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The secret to regenerate the matrix network
Periostin, a novel anti-ageing arm

corresponding

Pauline Rouaud-Tinguely*, Florence Lalande, Katia Servaes, Aurélien Tinguely, Brigitte Closs
*Corresponding author
SILAB, BP 213, 19108, Brive cedex, France

Abstract

Periostin was first identified in the area of bone regeneration. It is a matricellular protein, the subject of a large body of basic research because it is involved in the tissue remodelling of several organs. Many studies on the skin have shown its key role in the cross-linking of collagen fibrils required for matrix network organisation. The expression of periostin decreases in the course of ageing and so, it is essential to restore its synthesis in the framework of skin regeneration.
SILAB has developed a natural active ingredient that can compensate the loss of periostin occurring in the course of ageing.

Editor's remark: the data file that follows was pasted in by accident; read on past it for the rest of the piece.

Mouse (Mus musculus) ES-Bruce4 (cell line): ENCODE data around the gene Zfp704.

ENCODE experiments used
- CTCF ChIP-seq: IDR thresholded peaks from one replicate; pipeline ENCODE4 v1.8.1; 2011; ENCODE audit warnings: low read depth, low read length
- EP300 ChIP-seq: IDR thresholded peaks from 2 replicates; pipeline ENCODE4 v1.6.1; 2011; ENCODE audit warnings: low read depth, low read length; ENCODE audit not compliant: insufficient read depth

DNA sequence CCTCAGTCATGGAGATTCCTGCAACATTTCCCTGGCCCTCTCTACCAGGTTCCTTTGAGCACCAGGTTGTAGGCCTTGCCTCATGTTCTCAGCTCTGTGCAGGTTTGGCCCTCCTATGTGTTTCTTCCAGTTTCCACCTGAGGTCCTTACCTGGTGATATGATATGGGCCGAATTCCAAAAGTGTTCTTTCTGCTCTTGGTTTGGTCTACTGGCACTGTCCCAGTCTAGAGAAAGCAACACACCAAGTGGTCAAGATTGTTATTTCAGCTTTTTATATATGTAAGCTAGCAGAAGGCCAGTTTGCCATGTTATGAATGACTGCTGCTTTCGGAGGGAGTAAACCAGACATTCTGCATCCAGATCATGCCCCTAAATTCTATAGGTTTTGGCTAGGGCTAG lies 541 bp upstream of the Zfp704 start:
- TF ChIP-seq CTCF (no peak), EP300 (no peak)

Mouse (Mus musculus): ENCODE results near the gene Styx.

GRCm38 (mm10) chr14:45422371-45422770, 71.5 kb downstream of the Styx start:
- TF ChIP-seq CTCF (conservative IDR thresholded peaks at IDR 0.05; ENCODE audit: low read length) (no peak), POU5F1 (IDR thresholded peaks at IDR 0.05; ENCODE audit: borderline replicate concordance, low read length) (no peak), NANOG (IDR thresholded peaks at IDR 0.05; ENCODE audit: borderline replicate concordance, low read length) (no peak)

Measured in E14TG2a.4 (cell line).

The architecture of the dermal matrix is restored in vivo, skin elasticity is increased and facial contours are restructured.


INTRODUCTION

The notion of tissue regeneration appeared in 1980. The results of regenerative medicine revealed the restructuring effects of the extracellular matrix (ECM). Stephen Badylak used an excised piece of dog intestine to repair defects of a coronary artery. Six months later, it was shown that the intestinal graft had disappeared, replaced by a tissue with the characteristics of an artery (1). More detailed investigations showed that the ECM, previously considered as a simple scaffolding, in reality has powerful regenerating properties (2, 3).

After transposing these finding to humans, additional studies were conducted, in particular on the skin. The ECM is the genuine architectural cornerstone of the dermis. It is composed of glycoproteins, fibres, growth factors and proteoglycans synthesised and secreted locally by dermal cells: fibroblasts (4). Research on this skin compartment has focused on a family of extracellular proteins named matricellular proteins. These are a group of disparate proteins including the galectins, osteopontin, SPARC, tenascins, thrombospondins, vitronectin and perhaps others. While matricellular proteins are devo ...




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